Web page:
More so than even Bayonetta – Platinum Games’ previous masterpiece from earlier this year – Vanquish is a game in which a myriad of disparate elements all somehow come together to create something that is essentially perfect. It’s a third person, cover-based shooter that has more in common with classic Japanese ‘bullet hell’ shmups than it does with Gears Of War or Uncharted, and it has an even more skewed worldview and sense of humour than the positively deranged Bayonetta did. It’s pointless to say that it’s the best game of its kind to have been released in over a decade – although it most definitely is – but that’s only because there isn’t really much that you can legitimately compare it to.
It’s so visually chaotic that it should be the most intimidating game that you’ve ever played in your life, but you’ll never once find yourself confused or bewildered. It has been crafted with such bullish focus that the lack of arbitrary bells and whistles – like multiplayer – ends up coming as a real breath of fresh air. Instead of feeling (as way too many games released these days do) like something that was obsessed from its inception with pleasing absolutely everyone, Vanquish only ever goes its own way. You’ll see things in it that you’ve seen many times before, but they are only there because director Shinji Mikami wanted them to be, and they never infringe.
Bullet-time style slow motion – a device that has been positively hammered to death in every other videogame released since 2003’s heinous Enter The Matrix – appears again in Vanquish, but it’s so much more than some cheap, me-too stylistic tic. AR Mode (as it’s called here) forms the backbone of the entire game, and is a masterpiece of thoughtful game design. In addition to looking astounding (and, rather than being merely a kaleidoscopic flourish, you are actually able to dodge every single bullet that you can see) the balancing act of maintaining your suit’s energy levels is ridiculously addictive, and the knife-edge appeal of it never dulls.
Four things deplete the health of your energy suit – enemy attacks, boosting, AR Mode and your own melee move. Bearing in mind that (after a moderate opening tier designed to ease you in) many situations call for you use all of the above – and sometimes in rapid succession – mastering Vanquish’s combat makes you feel like you’re spinning plates in a circus. Encounters are rarely streamlined so you’ll have to be acutely aware of your environment from all angles, larger enemies often have attacks in their arsenal that can kill you with one strike, and on the Hard difficulty setting you’ll have to run around reviving your squad-mates if you don’t want to be instantly turned into mincemeat.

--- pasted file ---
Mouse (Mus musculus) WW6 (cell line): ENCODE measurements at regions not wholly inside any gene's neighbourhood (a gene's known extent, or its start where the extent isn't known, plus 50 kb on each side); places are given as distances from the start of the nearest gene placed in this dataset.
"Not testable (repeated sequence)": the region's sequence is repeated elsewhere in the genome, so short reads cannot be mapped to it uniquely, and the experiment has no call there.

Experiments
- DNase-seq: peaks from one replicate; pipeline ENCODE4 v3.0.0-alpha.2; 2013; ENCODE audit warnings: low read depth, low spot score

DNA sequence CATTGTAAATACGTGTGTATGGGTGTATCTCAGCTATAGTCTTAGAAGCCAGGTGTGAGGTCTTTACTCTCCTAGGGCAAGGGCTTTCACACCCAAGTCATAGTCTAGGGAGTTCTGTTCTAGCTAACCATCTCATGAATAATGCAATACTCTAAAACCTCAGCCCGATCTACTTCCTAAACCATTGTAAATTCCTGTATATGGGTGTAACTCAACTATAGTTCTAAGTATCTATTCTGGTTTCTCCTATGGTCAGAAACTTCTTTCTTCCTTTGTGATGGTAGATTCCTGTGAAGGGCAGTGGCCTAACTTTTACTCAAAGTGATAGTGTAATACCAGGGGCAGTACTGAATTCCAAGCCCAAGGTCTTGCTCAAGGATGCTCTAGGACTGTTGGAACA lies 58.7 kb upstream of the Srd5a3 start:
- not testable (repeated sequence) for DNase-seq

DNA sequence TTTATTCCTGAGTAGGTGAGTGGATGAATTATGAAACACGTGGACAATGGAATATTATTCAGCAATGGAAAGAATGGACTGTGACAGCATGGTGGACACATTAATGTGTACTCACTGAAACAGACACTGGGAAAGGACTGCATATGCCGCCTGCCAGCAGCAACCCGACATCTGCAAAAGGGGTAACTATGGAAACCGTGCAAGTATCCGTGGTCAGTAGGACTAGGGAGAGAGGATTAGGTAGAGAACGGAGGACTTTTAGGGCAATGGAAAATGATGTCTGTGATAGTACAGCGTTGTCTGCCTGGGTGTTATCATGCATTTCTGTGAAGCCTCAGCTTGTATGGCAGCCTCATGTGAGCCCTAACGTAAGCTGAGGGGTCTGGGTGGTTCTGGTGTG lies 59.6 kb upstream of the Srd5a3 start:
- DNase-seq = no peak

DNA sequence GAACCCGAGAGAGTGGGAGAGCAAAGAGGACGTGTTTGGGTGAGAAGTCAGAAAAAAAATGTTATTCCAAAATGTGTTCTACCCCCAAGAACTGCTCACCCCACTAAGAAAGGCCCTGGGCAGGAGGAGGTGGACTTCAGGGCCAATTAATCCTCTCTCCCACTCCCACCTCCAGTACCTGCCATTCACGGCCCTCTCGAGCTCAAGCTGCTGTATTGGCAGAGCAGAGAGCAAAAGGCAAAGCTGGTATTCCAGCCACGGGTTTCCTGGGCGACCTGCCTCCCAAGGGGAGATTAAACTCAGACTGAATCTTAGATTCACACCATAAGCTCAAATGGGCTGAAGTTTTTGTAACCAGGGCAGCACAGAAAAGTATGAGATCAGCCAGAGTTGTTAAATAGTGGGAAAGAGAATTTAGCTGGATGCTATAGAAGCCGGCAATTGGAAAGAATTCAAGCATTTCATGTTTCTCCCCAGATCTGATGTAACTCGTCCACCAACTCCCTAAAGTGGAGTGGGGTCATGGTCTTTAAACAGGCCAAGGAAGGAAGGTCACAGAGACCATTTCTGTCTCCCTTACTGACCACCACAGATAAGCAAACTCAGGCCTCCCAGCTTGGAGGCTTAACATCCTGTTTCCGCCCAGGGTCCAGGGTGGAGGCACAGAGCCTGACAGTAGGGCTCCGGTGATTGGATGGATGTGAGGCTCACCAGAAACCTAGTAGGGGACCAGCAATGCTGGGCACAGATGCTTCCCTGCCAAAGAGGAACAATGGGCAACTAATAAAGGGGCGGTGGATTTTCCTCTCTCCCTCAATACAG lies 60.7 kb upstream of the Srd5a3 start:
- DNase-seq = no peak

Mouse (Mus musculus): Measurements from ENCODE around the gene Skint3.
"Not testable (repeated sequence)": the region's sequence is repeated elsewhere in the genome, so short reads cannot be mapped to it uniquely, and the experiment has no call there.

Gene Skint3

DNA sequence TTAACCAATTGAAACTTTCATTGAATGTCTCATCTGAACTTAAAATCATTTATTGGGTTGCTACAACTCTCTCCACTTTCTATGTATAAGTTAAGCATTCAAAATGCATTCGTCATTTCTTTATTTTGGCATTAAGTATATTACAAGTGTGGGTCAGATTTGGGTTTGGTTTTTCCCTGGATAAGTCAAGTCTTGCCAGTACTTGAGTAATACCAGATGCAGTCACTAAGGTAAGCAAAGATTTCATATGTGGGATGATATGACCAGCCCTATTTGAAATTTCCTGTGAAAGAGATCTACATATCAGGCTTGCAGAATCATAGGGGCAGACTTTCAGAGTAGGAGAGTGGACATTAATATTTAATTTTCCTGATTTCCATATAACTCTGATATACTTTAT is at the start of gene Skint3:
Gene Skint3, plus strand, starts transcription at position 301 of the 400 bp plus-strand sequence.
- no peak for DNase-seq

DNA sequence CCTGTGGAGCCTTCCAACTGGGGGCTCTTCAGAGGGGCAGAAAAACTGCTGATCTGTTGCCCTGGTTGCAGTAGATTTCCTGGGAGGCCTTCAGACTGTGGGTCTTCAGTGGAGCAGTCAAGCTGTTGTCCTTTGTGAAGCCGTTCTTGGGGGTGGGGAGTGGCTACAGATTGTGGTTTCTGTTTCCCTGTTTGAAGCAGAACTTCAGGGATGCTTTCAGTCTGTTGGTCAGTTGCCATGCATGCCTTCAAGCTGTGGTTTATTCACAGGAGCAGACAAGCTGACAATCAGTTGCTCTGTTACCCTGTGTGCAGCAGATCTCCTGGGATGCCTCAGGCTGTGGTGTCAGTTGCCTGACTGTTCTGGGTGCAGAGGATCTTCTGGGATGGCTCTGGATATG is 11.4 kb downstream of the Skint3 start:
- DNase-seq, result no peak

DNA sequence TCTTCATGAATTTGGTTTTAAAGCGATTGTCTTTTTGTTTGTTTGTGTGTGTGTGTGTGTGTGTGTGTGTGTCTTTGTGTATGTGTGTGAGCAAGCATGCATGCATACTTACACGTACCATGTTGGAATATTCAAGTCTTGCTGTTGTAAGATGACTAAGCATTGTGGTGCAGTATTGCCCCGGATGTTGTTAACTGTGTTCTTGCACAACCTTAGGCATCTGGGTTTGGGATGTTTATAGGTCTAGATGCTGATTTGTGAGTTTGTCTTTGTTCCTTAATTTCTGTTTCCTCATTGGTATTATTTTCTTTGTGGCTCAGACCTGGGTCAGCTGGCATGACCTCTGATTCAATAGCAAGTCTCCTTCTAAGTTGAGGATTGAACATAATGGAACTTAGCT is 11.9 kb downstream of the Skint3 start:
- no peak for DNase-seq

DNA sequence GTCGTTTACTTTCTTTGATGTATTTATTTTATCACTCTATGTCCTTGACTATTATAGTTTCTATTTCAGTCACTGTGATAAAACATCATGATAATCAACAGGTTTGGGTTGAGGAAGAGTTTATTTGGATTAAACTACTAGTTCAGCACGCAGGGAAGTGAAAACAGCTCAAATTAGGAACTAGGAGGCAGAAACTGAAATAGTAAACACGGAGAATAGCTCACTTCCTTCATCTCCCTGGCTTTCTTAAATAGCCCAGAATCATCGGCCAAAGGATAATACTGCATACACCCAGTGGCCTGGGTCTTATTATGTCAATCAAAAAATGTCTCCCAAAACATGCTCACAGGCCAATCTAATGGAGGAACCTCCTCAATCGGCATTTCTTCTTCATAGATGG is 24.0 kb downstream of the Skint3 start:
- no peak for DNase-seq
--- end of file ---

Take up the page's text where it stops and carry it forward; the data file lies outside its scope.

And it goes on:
You’re also able to trigger AR Mode manually by hitting the appropriate command after pulling off your dodge move. Doing this is the key to gigantic high scores, and superbly, Vanquish has online leaderboards which are already as hotly contested as any hi-score tables seen since the heyday of Bizarre Creation’s vastly underrated The Club. In another nod to stripped-down old school shmups, upgrading your weapons is wonderfully simple, and is all done via collectibles that you find whilst in the field. Levelling up your guns never involves a cumbersome menu that keeps you away from the action, so once you jump into Vanquish, relentless action is the solitary order of the day.
As was exactly the case with Bayonetta, whether you get all of the in-jokes, and whether you warm to its utterly skewed personality are both moot points, because it is truly a disillusioned gamer who doesn’t appreciate what Platinum have pulled off with it. It’s as impeccably well-made as any videogame you’ve ever played, and trades in nothing other than giddy, invariable levels of pure excitement. If there’s any justice in this world, 2012 (or thereabouts) will see the release of Vanquish 2. But even if we’re lucky enough for that to happen, it’ll have one hell of a job holding a candle to this. One of the finest videogames of 2010.
Watch the Vanquish trailer here: